by Maggie Harris
In Margate by Lunchtime brings more stories from Maggie Harris’s adopted home of Kent. Set in the seaside towns of Thanet, the exotic creatures that inhabit these tales – flamingos, parakeets, a mermaid on a Vespa – are like the human migrants, sometimes shining, more often trying to find their place in an unwelcoming environment. Expect more of the magic that Harris weaved in her debut story collection, Canterbury Tales on a Cockcrow Morning.
Read a review of In Margate by Lunchtime here, which appeared on londongrip.co.uk.
978-0-9926485-3-4. Cultured Llama. PB. xvi+188=204pp. 203x127mm. Feb 2015. Short Stories. £12.00.
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What a treat is in store for readers as they discover this superb collection of eclectic stories and poems from the Guyanese writer, Maggie Harris.
Broadstairs, Margate, Ramsgate – this part of the Kent coast is a far cry from her native Guyana, but through a diverse collection of stories she paints such vivid shades of humanity.
The pull of the sea brings in refugees, families, tourists, ‘cool boys’, the lonely, the dispossessed, saviours, ordinary folk … all reflected in this fabulous collection.
The stories are funny, sad, moving, poignant, touching and whimsical – brilliant!
There is something for everyone in this collection – animals, families, history, humour, magic, memory, mystery, raw emotions, realism, the sea, time slips/travel and war.
I think this collection will make a fine book-group reader. I shall certainly be adding it to our collections in Southwark and Lewisham libraries. I particularly loved ‘Talking Books’ (so realistic) and ‘When Benjamin Zephaniah came to Broadstairs’.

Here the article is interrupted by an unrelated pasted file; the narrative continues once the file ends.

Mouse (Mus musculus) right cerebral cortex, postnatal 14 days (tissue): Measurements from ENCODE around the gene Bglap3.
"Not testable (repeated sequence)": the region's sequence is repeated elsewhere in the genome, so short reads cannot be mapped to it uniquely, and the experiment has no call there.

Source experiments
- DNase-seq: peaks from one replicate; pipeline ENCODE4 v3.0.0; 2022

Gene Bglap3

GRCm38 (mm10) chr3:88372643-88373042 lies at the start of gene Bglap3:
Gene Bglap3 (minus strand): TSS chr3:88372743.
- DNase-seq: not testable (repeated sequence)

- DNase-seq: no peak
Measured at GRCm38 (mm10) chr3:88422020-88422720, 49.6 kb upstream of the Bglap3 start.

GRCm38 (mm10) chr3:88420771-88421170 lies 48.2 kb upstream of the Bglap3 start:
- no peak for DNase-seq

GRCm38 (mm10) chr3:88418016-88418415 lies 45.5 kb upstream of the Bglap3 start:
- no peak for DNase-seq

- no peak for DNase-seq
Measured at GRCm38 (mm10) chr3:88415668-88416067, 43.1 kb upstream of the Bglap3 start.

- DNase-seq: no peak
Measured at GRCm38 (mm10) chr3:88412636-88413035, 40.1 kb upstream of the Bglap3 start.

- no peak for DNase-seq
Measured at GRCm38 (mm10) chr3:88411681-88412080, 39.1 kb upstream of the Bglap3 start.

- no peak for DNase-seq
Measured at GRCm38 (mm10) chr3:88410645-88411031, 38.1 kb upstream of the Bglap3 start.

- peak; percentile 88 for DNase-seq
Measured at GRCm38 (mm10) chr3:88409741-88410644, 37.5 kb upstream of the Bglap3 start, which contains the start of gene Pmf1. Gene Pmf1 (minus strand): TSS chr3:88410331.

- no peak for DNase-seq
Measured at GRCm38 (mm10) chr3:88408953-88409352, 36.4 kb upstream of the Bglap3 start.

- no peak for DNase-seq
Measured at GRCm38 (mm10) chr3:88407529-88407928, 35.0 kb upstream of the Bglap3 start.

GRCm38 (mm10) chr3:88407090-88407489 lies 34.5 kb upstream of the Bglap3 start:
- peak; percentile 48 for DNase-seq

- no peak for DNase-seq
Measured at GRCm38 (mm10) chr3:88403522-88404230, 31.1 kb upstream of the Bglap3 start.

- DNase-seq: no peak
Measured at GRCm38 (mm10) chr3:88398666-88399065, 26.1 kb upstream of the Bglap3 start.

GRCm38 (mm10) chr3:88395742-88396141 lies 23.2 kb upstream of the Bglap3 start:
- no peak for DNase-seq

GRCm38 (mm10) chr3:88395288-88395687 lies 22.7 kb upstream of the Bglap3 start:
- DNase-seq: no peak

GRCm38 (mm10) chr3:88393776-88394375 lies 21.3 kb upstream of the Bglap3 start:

It is a very brave collection as Maggie Harris has obviously decided to do something quite different and exciting. I for one can’t wait to see more of her splendid writing – no pressure of course.
Sandra A. Agard, Literature Development Officer
for Southwark and Lewisham Libraries
A complex love letter to the Kent coastline that Harris moved to when she was a teenager, In Margate By Lunchtime is an accomplished examination of displacement and discovery. Written in a vibrant prose style that – especially in its use of colour and poetic rhythm – also recalls the landscape of the author’s native Guyana, these stories linger in the mind, posing difficult questions and providing unexpected answers.
John Lavin, Fiction Editor, Wales Arts Review
Maggie Harris was born in Guyana and has lived in Kent and Wales. A poet and prose writer, she won the Guyana Prize for Literature in 2000 and is the Caribbean winner of the 2014 Commonwealth Short Story Prize. She has taught Creative Writing at the University of Kent and was an International Teaching Fellow at Southampton University.
See details of her previous book, Canterbury Tales on a Cockcrow Morning, also published by Cultured Llama